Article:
In celebration of fifty years of Hip Hop, Doc STRANGE delivers a nostalgic ode to the Southern Boom Bap and Bay Area sounds of a simpler era, with his latest album Ya’ll Still Can’t Rhyme Like This.
Thirteen original tracks make up the album, beginning with the mellow soulful tones and gritty bars of Killing Everything, progressing through the likes of an equally confident yet suddenly striking and intense MARIACHI. We’re now into the meat of the meal, darkness and bold declarations meeting a versatile flow and equal parts comedy, wordplay and conviction.
Simplicity of design seems key to the Old School sound of Ya’ll Still Can’t Rhyme Like This, and the smart and sharp arrangement of the lyrics that captivate and impress are undoubtedly what elevates the integrity of the title.
Doc STRANGE throws in bar after bar, flipping the script whilst keeping things clever, quirky and creative. His unmistakable approach makes sense as influenced by the past eras of Hip Hop, but it also breathes new life into the current scene – the likes of 2AM underlinng the playful sense of character that makes up most of his performances.
Noting more than a few catchy and even anthemic hooks, the rhythm and equal personality and imagery of DARTH VADER TINT a fine example, Ya’ll Still Can’t Rhyme Like This calls out the often idle approach of modern rap in a colourful and cutting fashion. Consider the shift to the intensity of Cut The Lights Off, performative and musically hard-hitting, before the lighter vintage approach of a uniquely captivating and conceptually relevant SHARP.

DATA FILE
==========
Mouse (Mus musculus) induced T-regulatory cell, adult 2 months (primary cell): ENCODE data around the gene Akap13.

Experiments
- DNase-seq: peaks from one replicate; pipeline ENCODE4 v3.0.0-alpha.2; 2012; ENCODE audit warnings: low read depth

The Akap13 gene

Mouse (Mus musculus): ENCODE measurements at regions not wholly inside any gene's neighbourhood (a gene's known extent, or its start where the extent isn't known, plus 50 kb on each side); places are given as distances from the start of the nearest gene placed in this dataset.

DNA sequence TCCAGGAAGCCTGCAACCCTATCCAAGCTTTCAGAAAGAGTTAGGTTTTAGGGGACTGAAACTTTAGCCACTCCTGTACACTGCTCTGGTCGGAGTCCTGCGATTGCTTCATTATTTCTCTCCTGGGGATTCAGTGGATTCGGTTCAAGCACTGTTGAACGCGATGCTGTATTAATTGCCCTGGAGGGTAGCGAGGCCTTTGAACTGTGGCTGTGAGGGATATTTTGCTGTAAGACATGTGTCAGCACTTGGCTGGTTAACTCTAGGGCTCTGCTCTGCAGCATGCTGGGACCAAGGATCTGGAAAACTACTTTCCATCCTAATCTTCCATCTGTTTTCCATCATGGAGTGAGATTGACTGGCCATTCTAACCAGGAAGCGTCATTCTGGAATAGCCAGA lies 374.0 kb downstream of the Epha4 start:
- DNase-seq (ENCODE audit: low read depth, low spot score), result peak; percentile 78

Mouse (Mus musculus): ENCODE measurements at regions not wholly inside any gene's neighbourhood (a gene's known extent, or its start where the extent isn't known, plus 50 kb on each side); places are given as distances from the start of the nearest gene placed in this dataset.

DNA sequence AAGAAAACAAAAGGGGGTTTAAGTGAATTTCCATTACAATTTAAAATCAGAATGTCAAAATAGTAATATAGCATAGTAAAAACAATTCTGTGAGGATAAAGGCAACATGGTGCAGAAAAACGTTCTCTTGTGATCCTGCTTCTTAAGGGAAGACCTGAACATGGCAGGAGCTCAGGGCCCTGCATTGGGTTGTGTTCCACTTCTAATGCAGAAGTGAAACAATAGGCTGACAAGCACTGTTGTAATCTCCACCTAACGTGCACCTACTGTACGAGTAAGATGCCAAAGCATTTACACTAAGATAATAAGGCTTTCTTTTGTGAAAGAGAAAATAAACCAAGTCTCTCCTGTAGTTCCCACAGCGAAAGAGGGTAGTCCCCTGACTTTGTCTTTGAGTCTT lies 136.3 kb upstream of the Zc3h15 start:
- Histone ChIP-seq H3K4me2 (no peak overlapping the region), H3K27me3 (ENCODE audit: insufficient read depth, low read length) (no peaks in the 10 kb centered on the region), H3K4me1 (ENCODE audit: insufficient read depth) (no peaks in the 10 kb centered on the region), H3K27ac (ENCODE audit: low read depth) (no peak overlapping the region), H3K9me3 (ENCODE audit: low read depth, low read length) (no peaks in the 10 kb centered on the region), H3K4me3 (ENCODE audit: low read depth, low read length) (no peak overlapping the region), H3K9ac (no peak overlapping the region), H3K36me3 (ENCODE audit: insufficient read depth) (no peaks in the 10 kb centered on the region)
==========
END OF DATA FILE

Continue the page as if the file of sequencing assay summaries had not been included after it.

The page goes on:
The funky bass and fast-pace of Knock on Some Doors is an easy highlight, representing the very best of Doc’s ability as a rapper. The Peacock is perhaps another, creatively unique and unafraid to get comical and confident to a limitless degree. Then we get the lyrically hilarious yet heavily topical Uppity Negro, followed by the strong groove of Past Tension, and the subsequent smokey jazz vibe of Tomorrow Today.
Stacked high with bars, as it should be, also musically humble yet refreshing in its subtle creativity and playful energy, Ya’ll Still Can’t Rhyme Like This more than lives up to the hype implied by its name. Doc STRANGE aims high once again, and hits the mark with ease.